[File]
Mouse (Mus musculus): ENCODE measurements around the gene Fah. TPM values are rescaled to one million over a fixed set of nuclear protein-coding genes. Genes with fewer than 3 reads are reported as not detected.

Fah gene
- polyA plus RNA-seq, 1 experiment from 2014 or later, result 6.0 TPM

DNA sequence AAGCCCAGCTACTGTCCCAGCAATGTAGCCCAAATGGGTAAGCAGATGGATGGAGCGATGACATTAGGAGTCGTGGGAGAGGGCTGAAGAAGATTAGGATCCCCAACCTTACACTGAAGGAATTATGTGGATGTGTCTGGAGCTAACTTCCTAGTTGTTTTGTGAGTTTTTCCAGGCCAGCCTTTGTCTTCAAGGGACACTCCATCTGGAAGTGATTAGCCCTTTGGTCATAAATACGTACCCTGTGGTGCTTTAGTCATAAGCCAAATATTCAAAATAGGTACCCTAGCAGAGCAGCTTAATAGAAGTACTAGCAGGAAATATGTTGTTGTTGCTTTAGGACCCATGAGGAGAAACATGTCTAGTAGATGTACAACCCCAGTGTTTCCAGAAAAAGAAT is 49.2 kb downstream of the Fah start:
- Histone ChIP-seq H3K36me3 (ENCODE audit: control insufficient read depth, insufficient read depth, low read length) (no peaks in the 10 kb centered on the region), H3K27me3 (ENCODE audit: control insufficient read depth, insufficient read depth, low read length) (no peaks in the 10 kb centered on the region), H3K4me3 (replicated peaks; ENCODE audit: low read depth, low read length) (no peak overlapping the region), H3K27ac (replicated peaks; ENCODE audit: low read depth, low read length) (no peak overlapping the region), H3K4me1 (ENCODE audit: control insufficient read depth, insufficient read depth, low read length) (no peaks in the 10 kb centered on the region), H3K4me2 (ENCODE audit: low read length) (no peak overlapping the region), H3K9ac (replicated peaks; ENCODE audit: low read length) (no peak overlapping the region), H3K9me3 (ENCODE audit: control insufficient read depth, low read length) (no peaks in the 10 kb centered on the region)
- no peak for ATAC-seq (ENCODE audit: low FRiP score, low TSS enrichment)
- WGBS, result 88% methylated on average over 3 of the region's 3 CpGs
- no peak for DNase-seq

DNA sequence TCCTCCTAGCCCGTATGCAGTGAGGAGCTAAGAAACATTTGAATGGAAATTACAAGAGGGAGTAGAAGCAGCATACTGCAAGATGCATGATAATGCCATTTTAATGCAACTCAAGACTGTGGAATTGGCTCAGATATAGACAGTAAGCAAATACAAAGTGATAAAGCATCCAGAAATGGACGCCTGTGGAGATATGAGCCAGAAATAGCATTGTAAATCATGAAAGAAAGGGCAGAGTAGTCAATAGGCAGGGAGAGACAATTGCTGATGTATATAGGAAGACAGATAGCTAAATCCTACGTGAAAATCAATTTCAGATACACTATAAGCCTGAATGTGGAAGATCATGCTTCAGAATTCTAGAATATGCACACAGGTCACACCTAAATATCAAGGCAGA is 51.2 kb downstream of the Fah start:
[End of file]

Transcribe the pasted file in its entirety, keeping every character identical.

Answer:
Mouse (Mus musculus): ENCODE measurements around the gene Fah. TPM values are rescaled to one million over a fixed set of nuclear protein-coding genes. Genes with fewer than 3 reads are reported as not detected.

Fah gene
- polyA plus RNA-seq, 1 experiment from 2014 or later, result 6.0 TPM

DNA sequence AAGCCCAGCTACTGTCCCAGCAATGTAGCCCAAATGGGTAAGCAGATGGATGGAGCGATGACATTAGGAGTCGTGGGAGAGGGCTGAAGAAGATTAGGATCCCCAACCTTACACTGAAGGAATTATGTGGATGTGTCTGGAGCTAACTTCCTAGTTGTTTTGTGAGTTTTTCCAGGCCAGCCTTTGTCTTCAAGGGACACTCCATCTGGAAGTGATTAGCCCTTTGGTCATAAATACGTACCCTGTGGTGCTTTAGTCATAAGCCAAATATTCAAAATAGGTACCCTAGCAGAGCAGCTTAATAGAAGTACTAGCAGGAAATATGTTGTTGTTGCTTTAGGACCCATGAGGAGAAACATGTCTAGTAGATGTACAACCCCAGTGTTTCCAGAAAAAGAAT is 49.2 kb downstream of the Fah start:
- Histone ChIP-seq H3K36me3 (ENCODE audit: control insufficient read depth, insufficient read depth, low read length) (no peaks in the 10 kb centered on the region), H3K27me3 (ENCODE audit: control insufficient read depth, insufficient read depth, low read length) (no peaks in the 10 kb centered on the region), H3K4me3 (replicated peaks; ENCODE audit: low read depth, low read length) (no peak overlapping the region), H3K27ac (replicated peaks; ENCODE audit: low read depth, low read length) (no peak overlapping the region), H3K4me1 (ENCODE audit: control insufficient read depth, insufficient read depth, low read length) (no peaks in the 10 kb centered on the region), H3K4me2 (ENCODE audit: low read length) (no peak overlapping the region), H3K9ac (replicated peaks; ENCODE audit: low read length) (no peak overlapping the region), H3K9me3 (ENCODE audit: control insufficient read depth, low read length) (no peaks in the 10 kb centered on the region)
- no peak for ATAC-seq (ENCODE audit: low FRiP score, low TSS enrichment)
- WGBS, result 88% methylated on average over 3 of the region's 3 CpGs
- no peak for DNase-seq

DNA sequence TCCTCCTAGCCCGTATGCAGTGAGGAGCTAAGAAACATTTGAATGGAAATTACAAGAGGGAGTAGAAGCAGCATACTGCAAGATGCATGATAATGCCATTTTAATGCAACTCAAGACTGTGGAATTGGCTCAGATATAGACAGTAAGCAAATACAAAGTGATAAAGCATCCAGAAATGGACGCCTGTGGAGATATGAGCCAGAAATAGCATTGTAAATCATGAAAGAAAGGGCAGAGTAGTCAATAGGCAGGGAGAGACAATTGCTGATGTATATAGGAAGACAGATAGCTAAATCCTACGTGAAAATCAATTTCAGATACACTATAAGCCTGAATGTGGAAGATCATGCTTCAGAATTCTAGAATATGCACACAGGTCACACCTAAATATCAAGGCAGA is 51.2 kb downstream of the Fah start: